It all seems very tidy. But viewing risk in terms of lost lives and wasted commuting time fails to capture much of the moral considerations surrounding how we expose people to risk. For example, an automated vehicle that treated every human life alike would have to give more room on the road to a motorcyclist riding without a helmet than to another one wearing full protective gear because the unprotected one would be less likely to survive a crash. This seems unfair—why should the safety-conscious rider be punished for his virtues?
Another difference between robot ethics and the human kind is that theirs can be warped, even by programmers who had only the best of intentions. Imagine that the algorithm operating a driverless car adjusted the buffering space it assigns to pedestrians in different districts, which it might identify by analyzing settlements from civil proceedings involving crashes. Although this is a perfectly reasonable, well-intentioned, and efficient way of controlling a vehicle’s behavior, it can also lead to bad outcomes if, for example, the actual reasons injured pedestrians settled for less were because they lived in low-income neighborhoods. The algorithm would then inadvertently penalize the poor by providing them smaller buffers and slightly increasing their risk of being hit when out for a walk.
It is tempting to dismiss such concerns as idle academic maunderings, but there is no way around them, because computer programs take things quite literally. The time to figure out the consequences of an action is before they happen—in design, rather than the patching phase.
And this is partly why so many researchers use hypothetical situations in which the vehicle must decide between two or more bad outcomes. The most famous of these is the “trolley problem,” [pdf] in which a trolley is threatening to collide with unsuspecting children and the only way to stop it is to throw a fat man over the side of a bridge and onto the track’s switch. (The man’s weight matters: Otherwise, a self-sacrificing onlooker could jump off the bridge himself.) Do you sacrifice one life to save many by such a positive action? If your answer is “no,” consider this: You’d no doubt be willing to sacrifice one life to save many by refusing to act—so how can you justify the apparent contradiction?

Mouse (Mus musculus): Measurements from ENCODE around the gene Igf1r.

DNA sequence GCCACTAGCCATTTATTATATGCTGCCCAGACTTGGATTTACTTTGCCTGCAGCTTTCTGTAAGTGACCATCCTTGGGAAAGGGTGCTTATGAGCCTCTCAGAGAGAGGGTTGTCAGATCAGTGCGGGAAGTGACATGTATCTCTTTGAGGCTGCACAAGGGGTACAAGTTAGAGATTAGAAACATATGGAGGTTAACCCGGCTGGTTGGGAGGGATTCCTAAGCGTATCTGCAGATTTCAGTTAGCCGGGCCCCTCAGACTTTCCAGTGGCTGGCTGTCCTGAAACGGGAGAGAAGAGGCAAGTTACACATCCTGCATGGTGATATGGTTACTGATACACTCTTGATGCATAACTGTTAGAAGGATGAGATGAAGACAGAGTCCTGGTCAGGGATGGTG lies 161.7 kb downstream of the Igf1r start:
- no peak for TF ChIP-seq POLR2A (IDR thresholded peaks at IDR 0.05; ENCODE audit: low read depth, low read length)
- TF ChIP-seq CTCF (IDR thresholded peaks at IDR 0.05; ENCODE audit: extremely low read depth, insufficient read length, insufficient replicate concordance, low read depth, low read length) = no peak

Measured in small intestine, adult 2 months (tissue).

There is a substantial literature on such thought experiments, and indeed, they allow you to stress-test simple and straightforward ethics systems and to find areas where a bit more nuance would be helpful. Suppose an automated vehicle were programmed to avoid pedestrians at all costs. If a pedestrian were to suddenly appear in a two-lane tunnel, and the vehicle couldn’t stop in time, the vehicle would be forced to swerve, even into the path of an oncoming bus loaded with passengers. The plausibility of that specific scenario is less important than the flaw it exposes in the vehicle’s logic—that valuing pedestrian safety as categorically more important than that of any other road users can actually be much more dangerous in certain situations.
The ethics of road-vehicle automation is a solvable problem. We know this because other fields have handled comparable risks and benefits in a safe and reasonable way. Donated organs are distributed to the sick based on metrics based on quality-adjusted life years and disability-adjusted life years, among other variables. And the military draft has added exemptions for certain useful professions, such as farmer and teacher.
Automated vehicles face a greater challenge. They must decide quickly, with incomplete information, in situations that programmers often will not have considered, using ethics that must be encoded all too literally in software. Fortunately, the public doesn’t expect superhuman wisdom but rather a rational justification for a vehicle’s actions that considers the ethical implications. A solution doesn’t need to be perfect, but it should be thoughtful and defensible.